Organized in four parts that address major themes in food studies while minimizing redundancy, The Routledge History of American Foodways is a well-conceived, comprehensive assessment of the field. The first half of the collection tends toward examining food production: Part 1, “Cooking Times,” is a chronological survey in five chapters; Part 2, “Ingredients,” compiles six distinct commodity histories. The second half of the collection tends toward examining consumption patterns: Parts 3 and 4, “Recipes” and “Appetites,” are somewhat less cohesive, but all chapters examine how culture, identity, and place have impacted foodways. Although some editorial choices—confining fruits and vegetables to a single chapter, for instance, the same as less prominent elements of the American diet like alcohol and fish—limit analytical depth in places, the “Ingredients” and “Appetites” sections are particularly strong thanks to contributors’ more argumentative departures from pure historiography. The entire collection will remain a useful reference for years to come and would be an excellent textbook for undergraduate courses in food or environmental history (particularly when the more affordable paperback edition is published), but its relevance extends much further. Indeed, many essays are eminently teachable in an array of American history courses that cover topics like industrial capitalism, slavery, and imperialism. If there is one overarching theme in the wide-ranging collection, it is that food does more than simply shed light on how power relationships have manifested themselves along lines of gender, class, race, ethnicity, and nationality. From early American power struggles between indigenous peoples and European colonists to the post–World War II era of industrial agriculture, food is not merely an index of power inequalities—food is power, wielded as a cudgel by the powerful and potentially leveraged by the marginalized as a tool of resistance. Many essays deftly examine the origins and evolution of these inequalities, and although there is a general tendency to unwittingly reinforce the divide between food production and consumption by examining rural places primarily as agricultural spaces and major cities as the primary sites of consumption (hence largely overlooking rural American food culture), several contributors successfully bridge that divide. Elizabeth Abbott’s “Sugar,” for instance, points out that the costs of the sugar industry’s focus on “cheap and abundant production” (p. 128) were disproportionately borne by slaves and, later, ethnic whites who labored in the cane and beet fields. At the same time, affordable sweetener-laden processed foods and soft drinks came to dominate the diets of these same marginalized groups both because corporations wanted it that way and, as another contributor argues, consumers tended “to favor quantity at cheap prices over quality at extra cost” (p. 236). Jennifer Jensen Wallach, meanwhile, adds a fascinating and disturbing bodily dimension to these narratives in her survey of how food produces racial hierarchies, raising vexing questions about the limits of consumer agency and choice when she concludes that the cumulative influence of centuries of power inequalities expressed through the market mean that “people may learn to accept and even to like the foods that have been made available to them and that other people they identify with eat. These learned behaviors have real bodily consequences” including various markers of ill health (p. 306). If one aspect of this story bears more scrutiny than the collection allows, it is the extent to which consumers have successfully used food as a way to build community and resist hegemonic market forces. Elizabeth Zanoni, for instance, surveys a range of scholarship that explores “food as a means through which immigrants craft and express group identity, to food as a site for building and reinforcing power relations, particularly through racial exclusion” (p. 279), but, like Wallach and many other contributors, she ends up seeing the latter as a much more formidable force than the former: the market everywhere coopts and corrupts. That rather dim consensus may be largely accurate, but it may also have methodological roots. As Zanoni and other contributors point out, unearthing what could prove a more empowering narrative of marginalized groups’ foodways from the ground up may demand a more radically interdisciplinary tool kit that embraces oral history and ethnographic fieldwork ranging well beyond the historical archive. Such approaches are largely outside the scope of a collection such as this but suggest ample opportunity for future research in an ever-growing field. © The Author(s) 2018. Published by Oxford University Press on behalf of the American Society for Environmental History and the Forest History Society. All rights reserved. For permissions, please e-mail: email@example.com This article is published and distributed under the terms of the Oxford University Press, Standard Journals Publication Model (https://academic.oup.com/journals/pages/about_us/legal/notices)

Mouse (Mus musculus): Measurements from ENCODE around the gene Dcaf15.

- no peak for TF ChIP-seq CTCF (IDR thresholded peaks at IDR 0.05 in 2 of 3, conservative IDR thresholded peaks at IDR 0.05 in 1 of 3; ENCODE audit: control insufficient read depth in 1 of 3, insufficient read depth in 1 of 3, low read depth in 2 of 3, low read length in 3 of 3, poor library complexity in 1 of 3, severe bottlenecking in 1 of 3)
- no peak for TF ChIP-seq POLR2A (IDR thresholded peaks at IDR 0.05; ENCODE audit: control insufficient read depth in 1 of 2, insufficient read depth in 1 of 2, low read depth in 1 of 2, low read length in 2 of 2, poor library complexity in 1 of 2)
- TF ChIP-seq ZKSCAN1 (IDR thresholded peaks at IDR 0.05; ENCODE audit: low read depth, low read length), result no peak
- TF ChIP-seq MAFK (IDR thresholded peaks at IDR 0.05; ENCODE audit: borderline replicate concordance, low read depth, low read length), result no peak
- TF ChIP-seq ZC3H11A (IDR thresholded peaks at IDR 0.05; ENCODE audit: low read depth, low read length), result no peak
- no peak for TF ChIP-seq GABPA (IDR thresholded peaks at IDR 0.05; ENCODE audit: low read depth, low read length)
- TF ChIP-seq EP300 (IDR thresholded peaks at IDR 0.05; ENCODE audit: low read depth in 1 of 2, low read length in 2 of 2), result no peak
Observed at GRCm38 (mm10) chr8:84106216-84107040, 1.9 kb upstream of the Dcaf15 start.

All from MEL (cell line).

Environmental History – Oxford University Press
Published: May 10, 2018
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